This is similar to a carrot cake, but so much better! With its spices and distinctive deep flavours of the teff flour, Palmyra nectar and the nutty cold pressed rapeseed oil, it’s a delightfully warming cake. The pumpkin purée keeps it scrumptiously soft while studded with lightly toasted crunchy walnuts and juicy sultanas (seedless golden raisins).
90 g (3 oz/generous ¾ cup) walnuts, preferably activated dried (see
70 g (2½ oz/½ cup) teff flour
70 g (2½ oz/½ cup) brown rice flour
15 g (½ oz/2 tbsp) arrowroot
¾ tsp Himalayan pink salt
1 tsp bicarbonate of soda (baking soda)
1½ tsp mixed spice
1½ tsp ground cinnamon
120 g (4¼ oz/generous ¾ cup) Palmyra nectar powder
60 g (2 oz/generous ⅓ cup) sultanas (seedless golden raisins)
150 ml (5 fl oz/scant ⅔ cup) EVCP rapeseed oil, plus extra for greasing
210 g (7½ oz/scant 1 cup) good-quality tinned pumpkin purée (or homemade)
60 g (2 oz/⅔ cup) grated carrot Finely grated zest of 1 orange
200 g (7 oz/1½ cups) cashew nuts (about 260 g (9¼ oz)
130 ml (4½ fl oz/generous ½ cup) almond milk
Cashew orange ‘frosting’
1 x recipe cashew cream (see page 27)
80 g (2¾ oz/¼ cup) clear raw honey
¼ vanilla pod (bean), split lengthways and seeds scraped out
Finely grated zest and 4 tsp juice of ½ lemon
Finely grated zest of 1 orange
Pinch Himalayan pink salt
140 g (5 oz/⅔ cup) coconut oil, melted
Edible flowers, such as fresh and dried marigolds
Make the frosting first as it needs time in the fridge to firm up.
To make the cashew cream, soak the cashew nuts in 500 ml (17 fl oz/2⅛ cup) of filtered
water and 1 tsp of Himalayan pink salt for 3–4 hours. Drain and rinse thoroughly.
Blend the nuts with the almond milk until completely smooth, stopping the blender and scraping down the mix when necessary. The end result must be totally smooth for use in all recipes.
The cream will keep in the fridge for at least four days in a sealed glass jar.
To make the frosting, combine all the ingredients except the coconut oil in a blender, finishing by blending in the oil. Blend until totally smooth, cover the surface completely with cling film (plastic wrap) and refrigerate for about 8 hours or ideally overnight to thicken.
Preheat the oven to 170°C/325°F/Gas Mark 3. On a baking tray, lightly toast the walnuts for 5–8 minutes, until just beginning to colour, leave to cool then chop into small pea-sized pieces. Grease an 18–20 cm (7–8 inch) loose-bottomed cake tin with rapeseed oil and line the base with baking parchment.
In a large bowl, mix together the walnuts with all the dry ingredients from the teff flour to the sultanas (seedless golden raisins). In another bowl, mix together the oil, pumpkin purée, grated carrot, orange zest and eggs. Make a well in the centre of the dry ingredients and pour in the wet ingredients, folding them in until combined.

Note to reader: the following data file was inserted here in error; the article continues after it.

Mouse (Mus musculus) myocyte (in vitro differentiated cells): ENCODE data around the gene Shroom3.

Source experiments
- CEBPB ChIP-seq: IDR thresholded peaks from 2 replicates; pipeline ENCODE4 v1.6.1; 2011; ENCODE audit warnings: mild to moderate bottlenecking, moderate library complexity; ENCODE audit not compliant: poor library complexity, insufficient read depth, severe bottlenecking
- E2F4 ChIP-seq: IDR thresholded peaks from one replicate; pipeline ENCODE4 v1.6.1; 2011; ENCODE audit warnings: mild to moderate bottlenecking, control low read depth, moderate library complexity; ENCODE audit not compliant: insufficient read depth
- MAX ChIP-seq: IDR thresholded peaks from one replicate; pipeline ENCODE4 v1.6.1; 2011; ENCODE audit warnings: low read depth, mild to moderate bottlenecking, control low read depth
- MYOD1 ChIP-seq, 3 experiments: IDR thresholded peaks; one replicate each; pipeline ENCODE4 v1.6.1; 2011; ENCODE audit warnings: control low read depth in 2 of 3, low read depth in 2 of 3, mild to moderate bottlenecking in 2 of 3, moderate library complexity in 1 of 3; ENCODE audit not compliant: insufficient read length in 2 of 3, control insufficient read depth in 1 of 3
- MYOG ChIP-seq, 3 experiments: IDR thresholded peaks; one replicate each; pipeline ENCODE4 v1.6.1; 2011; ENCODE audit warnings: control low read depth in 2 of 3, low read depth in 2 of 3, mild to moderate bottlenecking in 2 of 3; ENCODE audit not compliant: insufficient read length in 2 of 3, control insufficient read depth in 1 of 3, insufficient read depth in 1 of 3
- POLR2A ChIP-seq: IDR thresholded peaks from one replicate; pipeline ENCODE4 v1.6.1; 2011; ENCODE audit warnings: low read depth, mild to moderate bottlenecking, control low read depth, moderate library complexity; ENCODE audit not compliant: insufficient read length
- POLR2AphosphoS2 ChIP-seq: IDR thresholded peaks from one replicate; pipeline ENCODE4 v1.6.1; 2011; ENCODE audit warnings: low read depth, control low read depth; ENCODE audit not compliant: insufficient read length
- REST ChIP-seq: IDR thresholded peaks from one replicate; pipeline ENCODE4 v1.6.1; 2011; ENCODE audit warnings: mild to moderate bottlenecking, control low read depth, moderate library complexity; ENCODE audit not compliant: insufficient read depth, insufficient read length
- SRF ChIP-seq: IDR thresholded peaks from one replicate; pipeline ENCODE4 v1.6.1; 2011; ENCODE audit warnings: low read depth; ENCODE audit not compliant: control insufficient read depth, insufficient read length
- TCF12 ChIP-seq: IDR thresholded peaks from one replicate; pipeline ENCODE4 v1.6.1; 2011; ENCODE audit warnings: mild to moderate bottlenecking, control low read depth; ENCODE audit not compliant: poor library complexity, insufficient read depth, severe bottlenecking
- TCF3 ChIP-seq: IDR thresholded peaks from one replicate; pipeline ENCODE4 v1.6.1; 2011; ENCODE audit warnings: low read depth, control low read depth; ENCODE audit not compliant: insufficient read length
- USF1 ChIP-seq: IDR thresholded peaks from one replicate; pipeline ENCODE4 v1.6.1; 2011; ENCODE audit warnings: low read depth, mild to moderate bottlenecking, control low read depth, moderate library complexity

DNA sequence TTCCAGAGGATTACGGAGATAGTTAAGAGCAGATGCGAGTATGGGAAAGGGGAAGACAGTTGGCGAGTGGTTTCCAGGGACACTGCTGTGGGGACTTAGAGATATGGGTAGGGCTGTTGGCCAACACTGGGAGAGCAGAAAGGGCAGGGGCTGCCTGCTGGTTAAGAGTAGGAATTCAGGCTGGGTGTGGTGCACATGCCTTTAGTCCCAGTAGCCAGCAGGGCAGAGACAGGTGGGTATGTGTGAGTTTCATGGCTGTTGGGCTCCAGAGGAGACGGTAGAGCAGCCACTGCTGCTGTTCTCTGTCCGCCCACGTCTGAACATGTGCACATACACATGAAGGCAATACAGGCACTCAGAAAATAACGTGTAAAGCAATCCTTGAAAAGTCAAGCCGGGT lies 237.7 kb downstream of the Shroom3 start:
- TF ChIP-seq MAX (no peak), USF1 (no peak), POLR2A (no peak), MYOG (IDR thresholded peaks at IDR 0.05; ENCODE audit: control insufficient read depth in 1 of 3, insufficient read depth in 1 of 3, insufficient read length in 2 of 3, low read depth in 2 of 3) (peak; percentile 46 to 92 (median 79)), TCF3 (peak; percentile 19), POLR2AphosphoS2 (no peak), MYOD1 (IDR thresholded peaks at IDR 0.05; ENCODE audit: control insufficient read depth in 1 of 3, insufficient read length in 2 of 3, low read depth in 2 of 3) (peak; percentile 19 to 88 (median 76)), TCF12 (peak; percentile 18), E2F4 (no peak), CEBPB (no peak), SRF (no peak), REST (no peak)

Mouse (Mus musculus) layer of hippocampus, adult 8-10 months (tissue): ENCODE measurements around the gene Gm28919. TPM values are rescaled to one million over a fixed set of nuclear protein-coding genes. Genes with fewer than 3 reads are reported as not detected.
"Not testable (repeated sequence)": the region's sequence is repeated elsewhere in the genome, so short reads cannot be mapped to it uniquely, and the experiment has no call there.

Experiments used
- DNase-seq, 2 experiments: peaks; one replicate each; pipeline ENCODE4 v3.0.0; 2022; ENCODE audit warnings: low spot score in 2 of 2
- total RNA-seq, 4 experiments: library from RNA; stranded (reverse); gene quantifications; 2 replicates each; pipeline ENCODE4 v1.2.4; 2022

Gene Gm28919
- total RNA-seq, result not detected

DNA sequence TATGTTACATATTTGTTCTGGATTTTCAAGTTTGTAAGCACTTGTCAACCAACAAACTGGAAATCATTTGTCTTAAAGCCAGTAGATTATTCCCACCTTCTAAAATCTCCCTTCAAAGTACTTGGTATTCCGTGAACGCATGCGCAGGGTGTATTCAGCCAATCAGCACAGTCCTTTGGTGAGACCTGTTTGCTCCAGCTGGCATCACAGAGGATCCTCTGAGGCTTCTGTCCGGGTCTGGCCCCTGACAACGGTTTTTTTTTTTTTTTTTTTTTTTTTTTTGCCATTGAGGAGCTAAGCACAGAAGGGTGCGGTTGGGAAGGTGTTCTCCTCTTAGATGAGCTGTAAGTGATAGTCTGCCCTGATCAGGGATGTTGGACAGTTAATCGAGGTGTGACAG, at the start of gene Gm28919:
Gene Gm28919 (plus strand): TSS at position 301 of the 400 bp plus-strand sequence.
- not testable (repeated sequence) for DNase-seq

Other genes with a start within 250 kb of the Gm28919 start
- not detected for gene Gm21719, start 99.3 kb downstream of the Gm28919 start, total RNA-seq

Pour the mix into the prepared tin and bake for 30–35 minutes, rotating halfway through baking, or until a skewer inserted in the centre comes out clean. Leave to cool in the tin and then demould. When cool, cut in half and fill with half the cashew orange ‘frosting’, spreading the remainder on top. If your frosting is a little too runny and needs to be firmer, give it a blast in the freezer for about 10 minutes. Decorate with fresh flowers, if you wish.
This keeps well for up to five days in the fridge. It freezes well too, without the frosting.
You can also make muffins with the cake mix. Just divide the mix between eight muffin cases and bake at 170°C/325°F/Gas Mark 3 for 15–20 minutes, turning halfway, until a skewer inserted into the centre of a muffin comes out clean. Top with the frosting, or they’re delicious without.
Pecans work well instead of walnuts in this cake.
Recipe and images extracted from Clean Cakes by Henrietta Inman, photography by Lisa Linder. Published by Jacqui Small (£20). www.henscleancakes.com
Added by: henscleancakes
This page is an open forum for friends of Shipton Mill to contribute recipes. We do not test all of these recipes, so we cannot guarantee that they are gluten-free and suitable for all dietary requirements. Please do check the recipe thoroughly before making it.
We are beyond excited to announce the launch our first cookbook with Headline Publishing.
“A Handful Of Flour” explores a myriad of flours and their different flavours, in a selection of well-worked classic recipes with a fresh and contemporary twist.
More than just a baking book, this is a book to introduce you to cooking with flour in general, from popular and classic varieties to ancient grains and gluten free flours.